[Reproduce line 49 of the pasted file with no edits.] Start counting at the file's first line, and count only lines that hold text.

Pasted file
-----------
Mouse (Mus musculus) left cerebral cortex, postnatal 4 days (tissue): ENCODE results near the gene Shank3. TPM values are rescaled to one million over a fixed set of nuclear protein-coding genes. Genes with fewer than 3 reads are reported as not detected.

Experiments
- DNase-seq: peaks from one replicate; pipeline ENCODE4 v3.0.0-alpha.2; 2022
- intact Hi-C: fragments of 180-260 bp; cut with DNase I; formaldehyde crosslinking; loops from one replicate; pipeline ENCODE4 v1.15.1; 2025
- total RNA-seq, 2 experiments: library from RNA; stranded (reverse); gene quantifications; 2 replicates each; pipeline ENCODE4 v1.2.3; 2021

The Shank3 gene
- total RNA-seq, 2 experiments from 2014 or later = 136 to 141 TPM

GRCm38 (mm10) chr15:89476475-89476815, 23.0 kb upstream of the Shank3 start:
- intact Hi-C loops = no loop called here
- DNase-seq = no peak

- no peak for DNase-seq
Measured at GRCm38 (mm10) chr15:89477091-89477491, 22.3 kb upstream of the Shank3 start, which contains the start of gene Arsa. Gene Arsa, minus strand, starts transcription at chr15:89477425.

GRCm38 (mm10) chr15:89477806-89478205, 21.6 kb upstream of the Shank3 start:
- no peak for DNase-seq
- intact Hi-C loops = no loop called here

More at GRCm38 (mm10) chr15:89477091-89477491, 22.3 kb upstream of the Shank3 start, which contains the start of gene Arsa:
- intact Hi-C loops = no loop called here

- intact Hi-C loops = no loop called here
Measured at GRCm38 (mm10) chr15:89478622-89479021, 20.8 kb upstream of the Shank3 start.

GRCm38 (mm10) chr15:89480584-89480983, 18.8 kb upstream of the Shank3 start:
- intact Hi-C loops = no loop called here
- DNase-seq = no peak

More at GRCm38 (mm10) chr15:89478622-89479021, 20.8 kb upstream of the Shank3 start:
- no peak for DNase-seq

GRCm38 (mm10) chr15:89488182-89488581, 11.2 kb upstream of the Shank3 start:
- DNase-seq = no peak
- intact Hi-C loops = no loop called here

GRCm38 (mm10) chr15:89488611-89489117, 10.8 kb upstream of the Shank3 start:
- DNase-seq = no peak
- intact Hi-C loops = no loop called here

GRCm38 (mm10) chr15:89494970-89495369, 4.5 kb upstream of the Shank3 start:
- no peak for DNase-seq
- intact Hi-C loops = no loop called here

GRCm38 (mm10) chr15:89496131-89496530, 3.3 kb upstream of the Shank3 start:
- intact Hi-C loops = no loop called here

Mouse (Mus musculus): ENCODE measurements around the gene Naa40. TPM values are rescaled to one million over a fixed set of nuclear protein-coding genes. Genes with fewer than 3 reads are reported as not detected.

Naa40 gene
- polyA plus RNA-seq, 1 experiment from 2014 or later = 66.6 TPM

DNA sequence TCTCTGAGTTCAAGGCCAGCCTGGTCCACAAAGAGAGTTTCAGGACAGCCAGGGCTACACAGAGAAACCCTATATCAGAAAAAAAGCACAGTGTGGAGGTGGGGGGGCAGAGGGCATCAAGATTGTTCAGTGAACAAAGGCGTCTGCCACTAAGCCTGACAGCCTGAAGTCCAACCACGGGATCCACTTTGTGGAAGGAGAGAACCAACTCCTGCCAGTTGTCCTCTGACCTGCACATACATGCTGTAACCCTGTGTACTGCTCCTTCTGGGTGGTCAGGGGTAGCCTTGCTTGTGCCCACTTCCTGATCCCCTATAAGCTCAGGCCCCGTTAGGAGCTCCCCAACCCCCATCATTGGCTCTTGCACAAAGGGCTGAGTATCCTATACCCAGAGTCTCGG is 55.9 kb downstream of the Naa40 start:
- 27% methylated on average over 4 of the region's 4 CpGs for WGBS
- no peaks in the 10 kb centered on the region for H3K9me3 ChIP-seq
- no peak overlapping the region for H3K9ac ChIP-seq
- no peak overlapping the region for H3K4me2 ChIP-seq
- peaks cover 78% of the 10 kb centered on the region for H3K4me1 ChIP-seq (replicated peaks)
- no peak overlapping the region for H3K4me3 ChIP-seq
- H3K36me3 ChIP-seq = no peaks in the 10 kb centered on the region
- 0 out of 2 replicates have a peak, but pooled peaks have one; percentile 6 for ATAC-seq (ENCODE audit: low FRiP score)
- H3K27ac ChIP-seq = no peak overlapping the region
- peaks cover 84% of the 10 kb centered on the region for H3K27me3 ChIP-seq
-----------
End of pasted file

- peaks cover 84% of the 10 kb centered on the region for H3K27me3 ChIP-seq